[extropy-chat] WSJ: A Cold Calculus Leads Cryonauts To Put Assets on Ice
pharos at gmail.com
Wed Jan 25 09:14:39 UTC 2006
On 1/25/06, Robert Bradbury wrote:
> It is worth noting that the money managers who earn the "big bucks",
> including those who manage the endowments for Harvard, Yale, etc. are
> managing returns of something like 14-18%/yr. I would guess that the
> average frozen person's assets are probably getting 1/2 to 1/3 of that.
> Designing a *good* investment strategy for what is coming and taking into
> accout the various reanimation scenarios is *not* easy and I would argue
> that most people who would be tasked with doing it (today) are likely to
> significantly underperform the rate of growth that the singularity may
> bring. [How many investment strategies detail precisely *when* you turn the
> money over to a self-evolving, improving AI investment fund manager?]
You are perpetuating the myth that investment managers have a skill
that is worth the fees they skim off your investments.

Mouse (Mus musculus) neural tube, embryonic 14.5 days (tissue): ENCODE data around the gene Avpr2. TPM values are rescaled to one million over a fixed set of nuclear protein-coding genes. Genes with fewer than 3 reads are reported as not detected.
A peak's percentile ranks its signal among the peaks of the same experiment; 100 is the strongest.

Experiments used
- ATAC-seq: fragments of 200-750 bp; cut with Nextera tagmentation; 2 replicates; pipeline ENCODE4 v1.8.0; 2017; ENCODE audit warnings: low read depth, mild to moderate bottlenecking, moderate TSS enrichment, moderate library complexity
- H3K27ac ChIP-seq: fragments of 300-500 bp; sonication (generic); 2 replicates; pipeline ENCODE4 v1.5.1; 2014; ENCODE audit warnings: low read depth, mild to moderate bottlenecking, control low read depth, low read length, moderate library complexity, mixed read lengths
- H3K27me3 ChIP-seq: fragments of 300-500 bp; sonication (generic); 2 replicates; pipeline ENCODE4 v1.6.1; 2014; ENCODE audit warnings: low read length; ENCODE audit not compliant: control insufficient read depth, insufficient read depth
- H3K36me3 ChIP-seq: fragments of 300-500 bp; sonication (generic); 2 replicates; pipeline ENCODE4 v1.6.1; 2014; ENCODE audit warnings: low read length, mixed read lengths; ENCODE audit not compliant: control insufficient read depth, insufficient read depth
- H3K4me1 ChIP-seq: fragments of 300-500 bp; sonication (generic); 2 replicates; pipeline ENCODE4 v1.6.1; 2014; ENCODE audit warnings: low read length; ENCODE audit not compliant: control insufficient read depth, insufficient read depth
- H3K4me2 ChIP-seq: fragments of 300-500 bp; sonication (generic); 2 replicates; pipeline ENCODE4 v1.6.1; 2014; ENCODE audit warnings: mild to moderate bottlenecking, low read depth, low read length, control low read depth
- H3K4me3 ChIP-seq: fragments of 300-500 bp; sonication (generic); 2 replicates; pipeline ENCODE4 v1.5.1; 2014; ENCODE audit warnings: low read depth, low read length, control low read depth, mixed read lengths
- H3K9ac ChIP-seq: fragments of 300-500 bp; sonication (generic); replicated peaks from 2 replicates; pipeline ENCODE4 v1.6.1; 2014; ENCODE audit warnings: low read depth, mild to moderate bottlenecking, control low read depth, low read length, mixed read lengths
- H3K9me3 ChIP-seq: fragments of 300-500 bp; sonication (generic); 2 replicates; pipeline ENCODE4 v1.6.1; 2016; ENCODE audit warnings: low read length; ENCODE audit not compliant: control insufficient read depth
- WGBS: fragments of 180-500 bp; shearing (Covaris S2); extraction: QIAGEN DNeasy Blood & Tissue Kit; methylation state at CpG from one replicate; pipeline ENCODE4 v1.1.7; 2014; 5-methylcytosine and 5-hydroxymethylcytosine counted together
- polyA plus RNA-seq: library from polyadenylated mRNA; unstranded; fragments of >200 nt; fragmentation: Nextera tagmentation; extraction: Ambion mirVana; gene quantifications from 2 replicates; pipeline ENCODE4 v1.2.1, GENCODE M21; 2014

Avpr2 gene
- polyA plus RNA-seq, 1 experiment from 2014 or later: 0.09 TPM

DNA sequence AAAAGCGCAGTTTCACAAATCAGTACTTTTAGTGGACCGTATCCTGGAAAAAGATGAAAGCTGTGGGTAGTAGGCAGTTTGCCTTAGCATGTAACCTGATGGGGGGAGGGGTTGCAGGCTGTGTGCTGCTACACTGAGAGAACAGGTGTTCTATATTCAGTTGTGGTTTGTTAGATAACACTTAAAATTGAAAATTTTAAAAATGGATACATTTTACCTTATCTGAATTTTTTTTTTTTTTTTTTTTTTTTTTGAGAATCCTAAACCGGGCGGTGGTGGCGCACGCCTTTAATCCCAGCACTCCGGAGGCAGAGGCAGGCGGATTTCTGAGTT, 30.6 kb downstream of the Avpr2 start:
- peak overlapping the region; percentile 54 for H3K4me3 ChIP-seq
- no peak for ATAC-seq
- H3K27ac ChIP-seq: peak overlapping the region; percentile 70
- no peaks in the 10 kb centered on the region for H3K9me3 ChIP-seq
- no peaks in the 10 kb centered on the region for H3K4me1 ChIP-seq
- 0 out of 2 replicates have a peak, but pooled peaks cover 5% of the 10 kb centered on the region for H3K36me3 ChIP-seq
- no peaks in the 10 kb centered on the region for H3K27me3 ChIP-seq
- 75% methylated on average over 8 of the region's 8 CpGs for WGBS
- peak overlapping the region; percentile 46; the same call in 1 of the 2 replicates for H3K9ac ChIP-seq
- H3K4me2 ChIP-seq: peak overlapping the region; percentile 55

Many surveys have shown that picking stocks at random does just as
well as the average of mutual funds, better than some, worse than
Of course the ideal is to pick the best performing fund every year,
but you need hindsight for that.
Fooled by Randomness is loaded with crackling little insights, but the
best one is that what looks like skill is often plain old luck, so
beware of investment geniuses. They will get their comeuppance, just
as Solon warned. Solon was an upright ancient Greek legislator, known
for speaking his mind. When King Croesus of Lydia, the richest man of
his day, bragged to Solon about his wealth, Solon admonished, "The
uncertain future is yet to come, with all the variety of future." And
it did. Cyrus defeated Croesus and nearly burned him at the stake.
"When people buy stocks," wrote Meir Statman, a finance professor at
Santa Clara University and one of the leading experts on markets,
"they think they are playing a game of skill. When the stock goes down
rather than up, they think they have lost their knack. But they should
take heart. All they have lost is luck. And next time, when the stock
goes up, they should remember that was luck, too."
CEOs of companies use a similar technique. If the company has a good
year, they claim it must have been due to their wise management and
they deserve their 5 million in compensation. If the company has a bad
year they claim that it was due to circumstances beyond their control
and take their money anyway.
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